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Flea, Mite & Tick Control




Flea bites can cause itching and dermatitis in animals and humans.


If there is a big flea burden, your pets can develop anaemia.


Fleas are also the main carriers of tapeworm, which can infest your pets and also young children if fleas hop into their mouths.


We recommend oral monthly treatments with Bravecto or Nexgard or spot on treatments such as revolution and advantage.


In some cases, you may need to treat the environment as well if you have difficulty eradicating fleas.


Please drop in and discuss any issues with the staff.


We will be happy to give you all the advice that you need.





Mites or the common word “mange” is a specific skin disease due to two common types of mites; demodectic and sarcoptic mange.

The two mites are quite different.


Demodectic mange:


This is caused by the mite Demodex canis. Most healthy dogs have this mite present in small numbers as a normal inhabitant of their skin and it causes no problems.


It is only a problem when juvenile dogs or adult dogs have a weakened immune system which allows the mites to multiply and cause  patchy fur loss . Demodectic mange can resolve without treatment if there is only a few patches of fur loss.


However it can progress to a severe problem with generalized fur loss and secondary bacterial infection if there is a failure of the dog's immune system. These cases require treatment and it is best to consult the Vet as soon as possible. Diagnosis is made by taking a skin scraping and viewing under the microscope.


Demodex canis is species-specific and cannot be transmitted to humans. 


Sarcoptic mange:


This is caused by a mite called Sarcoptes scabei. The infection is commonly called Scabies. This mange is very different to Demodectic mange. Most dogs catch Sarcoptic mange from contact with infected foxes, wombats, or other dogs.


Dogs of any age may be infected. The areas most commonly involved are the ears (especially the edges of the ears) and the elbows, although any area of the body may be affected. These areas become red and intensely itchy. The fur usually falls out and the skin becomes flaky and sometimes crusty.


Scabies is highly contagious to other dogs, and may even infect owners if they are in close contact with their dog.


Treatment is always necessary. Scabies will not get better by itself and the intense itching causes dogs to mutilate their skin. Modern spot-on preparations, such as Revolution and Advocate, are the best current treatment.





The paralysis tick (Ixodes holocyclus) are found mainly along the coast of eastern Australia. These ticks are not native to the Melbourne area, but they may enter the region in vehicles, camping gear, clothing, or on humans and animals returning from tick-prevalent areas.


These ticks normally live on the native bandicoot without any detrimental effect. They can prove to be fatal in dogs and cats, and very occasionally humans. The paralysis tick's saliva contains a toxin that affects the nerves of the host animal.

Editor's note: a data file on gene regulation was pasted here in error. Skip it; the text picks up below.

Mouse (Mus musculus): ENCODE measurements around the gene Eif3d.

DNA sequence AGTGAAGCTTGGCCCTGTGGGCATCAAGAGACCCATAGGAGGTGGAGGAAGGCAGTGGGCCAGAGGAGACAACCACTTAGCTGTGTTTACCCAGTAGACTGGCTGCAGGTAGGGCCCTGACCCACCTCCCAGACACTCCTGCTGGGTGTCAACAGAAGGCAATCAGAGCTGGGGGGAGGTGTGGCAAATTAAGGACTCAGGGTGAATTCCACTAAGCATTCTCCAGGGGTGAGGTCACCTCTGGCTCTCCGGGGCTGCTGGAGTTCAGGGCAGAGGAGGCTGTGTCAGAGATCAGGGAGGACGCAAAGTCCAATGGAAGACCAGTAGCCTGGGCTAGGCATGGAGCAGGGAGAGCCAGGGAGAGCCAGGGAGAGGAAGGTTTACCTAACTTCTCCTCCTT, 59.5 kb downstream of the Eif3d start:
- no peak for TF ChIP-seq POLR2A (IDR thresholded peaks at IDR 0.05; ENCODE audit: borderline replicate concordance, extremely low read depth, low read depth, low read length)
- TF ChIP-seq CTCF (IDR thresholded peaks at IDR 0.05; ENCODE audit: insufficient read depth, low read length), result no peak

Clinical signs may occur as early as two days after the attachment of a tick, and include dullness or lethargy, vomiting, a change in your dog's bark, or a grunt when breathing. Staggering in the hind legs follows, and if the condition is left untreated, the paralysis progresses to the front legs, neck muscles, and muscles associated with breathing and swallowing. Death occurs with respiratory arrest. This is a progressive and eventually fatal condition if not treated early enough.


Prevention is most definitely better than cure!


Treatment for tick paralysis should ALWAYS be supervised by a veterinarian, and involves removing the offending tick(s), intravenous fluids, plus administration of tick antiserum and other medications. Until veterinary attention can be sought, heat, excitement and stress should be avoided, and food or water should not be given.




Bites from Paralysis ticks are extremely dangerous to your pets.


Fortunately, these parasites are not native to our area.


If you plan to travel up North, especially along the Coast or along the Murray River, please speak to our Staff about preventative measures.


A number of preventative treatments are available, Oral and Spot Ons.


Please speak to our staff about the options.


Where possible, completely avoid tick habitat.


Avoid walking your dog in coastal bush areas that are known to harbour large numbers of ticks.


Examine your pets daily whilst in tick country. Remove their collar, and then use your fingertips to feel through the coat down to skin level. Pay particular attention to the head, neck and shoulders, inside the ears, lips, around the bottom, and between the toes. Ticks or tick craters may be felt as lumps on the skin surface. Any unattached ticks should be rapidly removed, but attached ticks should first be killed by thoroughly saturating the area with Frontline® spray or a rapid knockdown insecticide (such as pyrethrin insect spray). After the ticks are dead they should be removed with fine tweezers, ensuring that the mouth parts of the tick are fully removed.


No product on the market will guarantee prevention of all cases of tick attachment. The current recommended prevention regime is the use of Frontline® every 2 weeks. It is applied to the coat and kills ticks within 24-48 hours after attaching. Thorough examination as described above is still required.


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